In action and among men, Grant's self-control was perfect, amounting to complete apparent imperturbability. Unassuming, singularly devoid of self-consciousness, in presence of an emergency his blood never seemed to quicken, his face became only the more set tenacity personified ; whereas Suinner, when morally excited, the rush of his words, his deep, tremulous utterance, and the light in his eye did not impart conviction or inspire respect. Doubts would suggest themselves to the unsympathetic, or only partially sympathetic, listener whether the man was of altogether balanced mind. At such times, Mr. Sumner did not appreciate the force of language, nor, indeed, know what he said ; and, quite unconsciously on his part, he assumed an attitude of moral superiority and intellectual certainty, in 110 way compatible with a proper appreciation of the equality of others. In the mind of a man like Grant, these peculiarities excited obstinacy, anger and contempt. Thus, an agitator and exponent of ideas, Mr. Sumner might and did stimulate masses, but never, man or boy, was he a leader among equals. Moreover, as one of his truest friends and warmest admirers said of him, he was prone to regard difference of opinion as a moral delinquency. Grant, on the contrary, not retentive of enmities, regardless of consistency, and of coarse moral as well as physical fibre, moved towards his ends with a stubborn persistency which carried others along with him, and against which a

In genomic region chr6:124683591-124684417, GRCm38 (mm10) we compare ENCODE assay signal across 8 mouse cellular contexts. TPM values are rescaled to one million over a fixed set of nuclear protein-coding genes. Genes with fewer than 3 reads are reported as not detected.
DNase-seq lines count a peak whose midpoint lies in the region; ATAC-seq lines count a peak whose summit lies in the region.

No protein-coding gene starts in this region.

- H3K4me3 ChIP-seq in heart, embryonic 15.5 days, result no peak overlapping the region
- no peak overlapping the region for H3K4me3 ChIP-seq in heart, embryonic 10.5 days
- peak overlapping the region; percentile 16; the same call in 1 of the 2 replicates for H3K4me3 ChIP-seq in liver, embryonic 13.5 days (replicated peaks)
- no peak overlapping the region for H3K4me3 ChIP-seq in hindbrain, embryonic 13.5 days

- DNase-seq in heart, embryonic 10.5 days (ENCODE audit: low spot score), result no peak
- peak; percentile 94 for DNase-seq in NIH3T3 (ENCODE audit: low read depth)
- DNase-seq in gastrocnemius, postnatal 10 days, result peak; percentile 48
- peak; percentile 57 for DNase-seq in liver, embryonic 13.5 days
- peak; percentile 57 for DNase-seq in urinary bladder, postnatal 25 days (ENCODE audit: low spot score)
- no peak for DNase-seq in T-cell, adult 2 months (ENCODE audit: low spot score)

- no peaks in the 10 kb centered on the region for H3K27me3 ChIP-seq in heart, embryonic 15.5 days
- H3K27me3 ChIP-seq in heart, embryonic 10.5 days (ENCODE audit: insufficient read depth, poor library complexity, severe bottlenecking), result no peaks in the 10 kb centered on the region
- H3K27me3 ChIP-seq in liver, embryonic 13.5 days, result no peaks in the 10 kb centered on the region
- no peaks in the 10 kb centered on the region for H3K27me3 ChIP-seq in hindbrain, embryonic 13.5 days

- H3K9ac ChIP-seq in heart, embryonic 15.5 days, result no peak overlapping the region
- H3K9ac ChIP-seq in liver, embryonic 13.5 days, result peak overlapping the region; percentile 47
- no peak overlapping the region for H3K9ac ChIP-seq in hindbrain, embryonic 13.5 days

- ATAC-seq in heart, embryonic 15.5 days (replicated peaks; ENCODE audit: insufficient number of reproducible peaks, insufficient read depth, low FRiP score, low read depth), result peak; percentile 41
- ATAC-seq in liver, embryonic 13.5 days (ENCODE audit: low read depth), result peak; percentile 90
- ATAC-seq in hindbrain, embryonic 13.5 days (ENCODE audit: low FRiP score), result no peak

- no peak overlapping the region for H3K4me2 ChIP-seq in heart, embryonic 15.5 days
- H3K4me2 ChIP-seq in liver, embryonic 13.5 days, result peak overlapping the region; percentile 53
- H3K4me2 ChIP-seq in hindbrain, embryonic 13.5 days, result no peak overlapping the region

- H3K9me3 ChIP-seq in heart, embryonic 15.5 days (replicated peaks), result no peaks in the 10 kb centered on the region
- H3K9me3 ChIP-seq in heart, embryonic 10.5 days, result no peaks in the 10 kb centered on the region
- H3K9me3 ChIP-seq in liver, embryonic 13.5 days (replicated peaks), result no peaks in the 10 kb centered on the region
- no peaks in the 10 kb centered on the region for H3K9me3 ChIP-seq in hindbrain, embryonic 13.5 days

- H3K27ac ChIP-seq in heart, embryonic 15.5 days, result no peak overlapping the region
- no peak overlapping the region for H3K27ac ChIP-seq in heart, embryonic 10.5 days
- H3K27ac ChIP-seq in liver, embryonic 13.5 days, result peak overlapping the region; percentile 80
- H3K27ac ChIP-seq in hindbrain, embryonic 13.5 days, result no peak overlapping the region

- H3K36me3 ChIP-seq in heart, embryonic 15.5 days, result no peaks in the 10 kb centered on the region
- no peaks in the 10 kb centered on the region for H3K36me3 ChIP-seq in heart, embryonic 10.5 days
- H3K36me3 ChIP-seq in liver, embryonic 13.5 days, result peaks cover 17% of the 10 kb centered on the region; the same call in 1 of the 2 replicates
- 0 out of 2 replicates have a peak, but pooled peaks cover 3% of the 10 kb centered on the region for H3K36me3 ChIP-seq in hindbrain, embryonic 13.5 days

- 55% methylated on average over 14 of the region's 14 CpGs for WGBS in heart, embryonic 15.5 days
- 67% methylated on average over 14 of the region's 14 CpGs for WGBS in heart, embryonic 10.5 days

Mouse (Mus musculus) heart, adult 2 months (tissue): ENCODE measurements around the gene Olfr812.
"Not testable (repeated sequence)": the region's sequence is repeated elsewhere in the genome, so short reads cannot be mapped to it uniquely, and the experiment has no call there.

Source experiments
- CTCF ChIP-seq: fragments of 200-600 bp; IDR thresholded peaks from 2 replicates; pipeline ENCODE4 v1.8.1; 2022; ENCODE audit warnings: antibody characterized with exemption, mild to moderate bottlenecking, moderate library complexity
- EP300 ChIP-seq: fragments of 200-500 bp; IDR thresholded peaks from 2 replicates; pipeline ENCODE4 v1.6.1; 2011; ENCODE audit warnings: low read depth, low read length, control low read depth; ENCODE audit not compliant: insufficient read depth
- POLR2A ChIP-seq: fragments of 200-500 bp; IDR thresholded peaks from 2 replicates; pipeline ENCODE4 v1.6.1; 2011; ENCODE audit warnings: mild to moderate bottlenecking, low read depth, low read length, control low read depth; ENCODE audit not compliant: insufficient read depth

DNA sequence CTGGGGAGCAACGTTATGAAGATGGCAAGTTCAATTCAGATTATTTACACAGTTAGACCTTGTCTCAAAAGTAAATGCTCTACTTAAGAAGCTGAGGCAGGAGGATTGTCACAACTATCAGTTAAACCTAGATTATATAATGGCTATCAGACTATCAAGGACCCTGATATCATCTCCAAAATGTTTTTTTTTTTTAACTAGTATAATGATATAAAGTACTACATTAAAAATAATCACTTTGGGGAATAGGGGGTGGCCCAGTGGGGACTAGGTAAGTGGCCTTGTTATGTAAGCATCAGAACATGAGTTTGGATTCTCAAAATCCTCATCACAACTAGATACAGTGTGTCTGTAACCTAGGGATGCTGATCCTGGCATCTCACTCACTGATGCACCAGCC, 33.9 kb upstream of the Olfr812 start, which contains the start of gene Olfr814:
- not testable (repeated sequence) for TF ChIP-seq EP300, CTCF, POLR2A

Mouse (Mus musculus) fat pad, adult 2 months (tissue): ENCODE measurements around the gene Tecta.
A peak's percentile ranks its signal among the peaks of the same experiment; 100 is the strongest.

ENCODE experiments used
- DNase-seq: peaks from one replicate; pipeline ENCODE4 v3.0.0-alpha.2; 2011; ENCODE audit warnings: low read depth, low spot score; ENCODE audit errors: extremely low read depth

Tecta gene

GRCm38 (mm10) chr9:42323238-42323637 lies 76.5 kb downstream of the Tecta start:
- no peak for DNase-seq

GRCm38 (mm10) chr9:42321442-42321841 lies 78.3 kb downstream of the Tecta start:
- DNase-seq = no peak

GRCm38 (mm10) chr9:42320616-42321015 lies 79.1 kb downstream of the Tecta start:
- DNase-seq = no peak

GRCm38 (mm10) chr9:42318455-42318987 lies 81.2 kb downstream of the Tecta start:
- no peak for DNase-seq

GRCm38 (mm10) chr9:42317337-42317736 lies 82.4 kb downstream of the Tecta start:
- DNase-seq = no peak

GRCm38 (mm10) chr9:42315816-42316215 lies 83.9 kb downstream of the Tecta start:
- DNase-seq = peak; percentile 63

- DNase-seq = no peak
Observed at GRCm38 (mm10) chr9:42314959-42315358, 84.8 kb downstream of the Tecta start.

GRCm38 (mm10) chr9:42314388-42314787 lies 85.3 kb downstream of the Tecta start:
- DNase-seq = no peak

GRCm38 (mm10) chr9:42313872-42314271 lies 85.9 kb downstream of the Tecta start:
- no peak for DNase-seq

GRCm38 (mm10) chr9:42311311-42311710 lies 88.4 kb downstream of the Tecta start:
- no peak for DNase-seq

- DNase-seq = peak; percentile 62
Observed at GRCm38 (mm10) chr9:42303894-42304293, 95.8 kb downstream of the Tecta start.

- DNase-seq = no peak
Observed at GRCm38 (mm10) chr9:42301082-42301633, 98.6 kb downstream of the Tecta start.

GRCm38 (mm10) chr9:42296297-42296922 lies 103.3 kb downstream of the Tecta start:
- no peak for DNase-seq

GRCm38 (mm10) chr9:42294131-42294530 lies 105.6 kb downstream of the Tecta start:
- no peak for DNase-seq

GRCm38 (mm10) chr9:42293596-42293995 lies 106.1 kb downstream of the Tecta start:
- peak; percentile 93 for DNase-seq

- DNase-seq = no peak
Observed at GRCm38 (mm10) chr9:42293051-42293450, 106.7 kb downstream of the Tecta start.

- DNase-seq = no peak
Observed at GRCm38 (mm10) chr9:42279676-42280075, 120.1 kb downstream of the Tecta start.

Some phases of the civil war; an appreciation and criticism of Mr. James Ford Rhodes's fifth volume, 1905
Mr. Rhodes incidentally remarks that the work of the navy was " unrelieved by the prospect of brilliant exploits " ! Nor do the names of those identified with our naval triumphs thunder in the general index. Judged by that test, six lines suffice for the allusions to Farragut, and five for those to Porter ; while four solid columns are judged scarcely adequate for Grant, and two for Sherman. This, I submit, is dispropor-
"The topic is that Virginia campaign which made sadly memorable the spring and summer of 1864; the individual, General B. F. Butler. To my mind Mr. Rhodes has neither done justice, nor fully meted out justice, to the episode or to the man. And, primarily, in the matter of Grant's strategy in that famous campaign. It seems to me to have been much better considered, and more creditable to him, than would be inferred